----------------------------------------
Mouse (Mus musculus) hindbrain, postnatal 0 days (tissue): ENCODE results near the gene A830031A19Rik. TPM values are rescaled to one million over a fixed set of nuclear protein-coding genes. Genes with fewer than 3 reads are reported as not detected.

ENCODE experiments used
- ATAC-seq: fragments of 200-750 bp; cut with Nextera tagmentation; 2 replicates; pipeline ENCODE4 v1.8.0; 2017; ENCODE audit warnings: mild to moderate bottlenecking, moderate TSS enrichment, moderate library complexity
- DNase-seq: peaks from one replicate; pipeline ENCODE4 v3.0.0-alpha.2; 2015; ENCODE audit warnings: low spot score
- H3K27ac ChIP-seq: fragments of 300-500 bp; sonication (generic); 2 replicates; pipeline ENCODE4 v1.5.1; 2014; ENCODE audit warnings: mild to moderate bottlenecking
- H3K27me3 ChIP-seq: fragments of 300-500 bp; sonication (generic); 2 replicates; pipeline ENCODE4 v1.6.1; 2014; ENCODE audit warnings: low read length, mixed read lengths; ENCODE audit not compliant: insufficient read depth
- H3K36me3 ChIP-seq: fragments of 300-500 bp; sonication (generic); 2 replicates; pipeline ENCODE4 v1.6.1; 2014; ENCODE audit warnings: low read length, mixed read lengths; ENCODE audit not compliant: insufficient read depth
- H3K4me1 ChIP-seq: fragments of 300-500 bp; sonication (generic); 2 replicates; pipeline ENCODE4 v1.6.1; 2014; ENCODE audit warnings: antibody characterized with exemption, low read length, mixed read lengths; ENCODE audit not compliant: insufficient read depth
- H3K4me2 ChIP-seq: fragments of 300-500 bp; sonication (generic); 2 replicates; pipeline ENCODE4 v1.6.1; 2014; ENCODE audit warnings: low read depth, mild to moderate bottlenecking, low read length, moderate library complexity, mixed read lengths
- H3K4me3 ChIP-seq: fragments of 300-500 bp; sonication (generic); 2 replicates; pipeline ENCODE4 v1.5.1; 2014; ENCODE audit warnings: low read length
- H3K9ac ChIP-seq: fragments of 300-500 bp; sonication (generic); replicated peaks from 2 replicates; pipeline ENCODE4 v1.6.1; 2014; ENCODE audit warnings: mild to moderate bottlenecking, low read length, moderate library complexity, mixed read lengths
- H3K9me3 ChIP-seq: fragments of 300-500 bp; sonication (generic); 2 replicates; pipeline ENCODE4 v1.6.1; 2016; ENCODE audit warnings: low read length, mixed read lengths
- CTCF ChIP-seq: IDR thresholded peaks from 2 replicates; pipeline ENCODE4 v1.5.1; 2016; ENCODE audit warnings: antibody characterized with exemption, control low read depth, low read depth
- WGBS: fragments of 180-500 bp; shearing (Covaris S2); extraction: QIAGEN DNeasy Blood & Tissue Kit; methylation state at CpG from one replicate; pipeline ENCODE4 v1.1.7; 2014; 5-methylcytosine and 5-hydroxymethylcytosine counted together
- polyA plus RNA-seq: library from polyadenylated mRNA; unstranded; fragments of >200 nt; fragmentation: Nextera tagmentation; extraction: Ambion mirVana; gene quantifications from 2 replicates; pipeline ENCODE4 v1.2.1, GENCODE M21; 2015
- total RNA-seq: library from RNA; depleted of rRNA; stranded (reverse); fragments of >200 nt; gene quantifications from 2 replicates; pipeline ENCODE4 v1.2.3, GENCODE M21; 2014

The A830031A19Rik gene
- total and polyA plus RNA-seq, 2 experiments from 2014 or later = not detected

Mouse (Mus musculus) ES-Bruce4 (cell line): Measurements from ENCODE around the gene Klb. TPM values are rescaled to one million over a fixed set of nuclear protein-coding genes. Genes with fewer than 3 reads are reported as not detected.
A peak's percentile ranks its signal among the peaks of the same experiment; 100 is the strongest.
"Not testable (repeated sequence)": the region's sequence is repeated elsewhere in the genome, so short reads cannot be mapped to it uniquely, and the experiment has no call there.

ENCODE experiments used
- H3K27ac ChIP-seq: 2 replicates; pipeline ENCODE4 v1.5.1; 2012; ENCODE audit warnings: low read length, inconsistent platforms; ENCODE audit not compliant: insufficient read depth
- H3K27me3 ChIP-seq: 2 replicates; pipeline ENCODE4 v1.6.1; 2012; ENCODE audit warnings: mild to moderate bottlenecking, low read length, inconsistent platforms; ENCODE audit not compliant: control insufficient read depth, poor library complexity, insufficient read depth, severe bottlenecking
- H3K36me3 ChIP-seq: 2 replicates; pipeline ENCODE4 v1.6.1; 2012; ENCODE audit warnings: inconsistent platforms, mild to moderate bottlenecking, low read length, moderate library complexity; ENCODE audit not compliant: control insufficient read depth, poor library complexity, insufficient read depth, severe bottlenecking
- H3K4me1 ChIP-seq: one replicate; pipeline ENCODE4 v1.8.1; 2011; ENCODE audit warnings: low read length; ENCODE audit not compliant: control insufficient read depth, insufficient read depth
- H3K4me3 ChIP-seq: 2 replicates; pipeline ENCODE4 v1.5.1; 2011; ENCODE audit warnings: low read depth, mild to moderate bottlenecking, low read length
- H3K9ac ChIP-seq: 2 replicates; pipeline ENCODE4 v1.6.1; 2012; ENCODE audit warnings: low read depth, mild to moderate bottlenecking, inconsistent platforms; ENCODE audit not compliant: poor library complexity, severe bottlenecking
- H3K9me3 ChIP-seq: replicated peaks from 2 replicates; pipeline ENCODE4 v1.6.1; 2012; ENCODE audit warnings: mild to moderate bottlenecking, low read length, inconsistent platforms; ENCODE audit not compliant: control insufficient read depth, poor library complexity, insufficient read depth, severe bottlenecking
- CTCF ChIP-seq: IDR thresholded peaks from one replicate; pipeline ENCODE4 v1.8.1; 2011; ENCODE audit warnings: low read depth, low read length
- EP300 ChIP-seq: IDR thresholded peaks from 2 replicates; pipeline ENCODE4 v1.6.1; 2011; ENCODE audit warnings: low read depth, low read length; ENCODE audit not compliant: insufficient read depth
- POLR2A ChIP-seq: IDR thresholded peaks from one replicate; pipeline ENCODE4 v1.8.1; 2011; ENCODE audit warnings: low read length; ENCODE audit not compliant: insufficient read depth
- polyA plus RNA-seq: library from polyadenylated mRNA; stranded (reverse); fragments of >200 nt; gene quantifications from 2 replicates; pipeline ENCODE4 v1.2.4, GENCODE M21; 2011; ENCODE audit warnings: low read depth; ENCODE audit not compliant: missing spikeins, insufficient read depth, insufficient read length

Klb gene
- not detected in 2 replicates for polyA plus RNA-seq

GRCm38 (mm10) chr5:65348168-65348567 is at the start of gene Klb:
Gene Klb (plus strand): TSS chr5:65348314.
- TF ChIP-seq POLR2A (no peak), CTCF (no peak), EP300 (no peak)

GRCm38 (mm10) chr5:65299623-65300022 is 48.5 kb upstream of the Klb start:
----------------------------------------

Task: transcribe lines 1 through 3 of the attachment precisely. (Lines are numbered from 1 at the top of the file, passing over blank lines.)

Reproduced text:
Mouse (Mus musculus) hindbrain, postnatal 0 days (tissue): ENCODE results near the gene A830031A19Rik. TPM values are rescaled to one million over a fixed set of nuclear protein-coding genes. Genes with fewer than 3 reads are reported as not detected.

ENCODE experiments used
- ATAC-seq: fragments of 200-750 bp; cut with Nextera tagmentation; 2 replicates; pipeline ENCODE4 v1.8.0; 2017; ENCODE audit warnings: mild to moderate bottlenecking, moderate TSS enrichment, moderate library complexity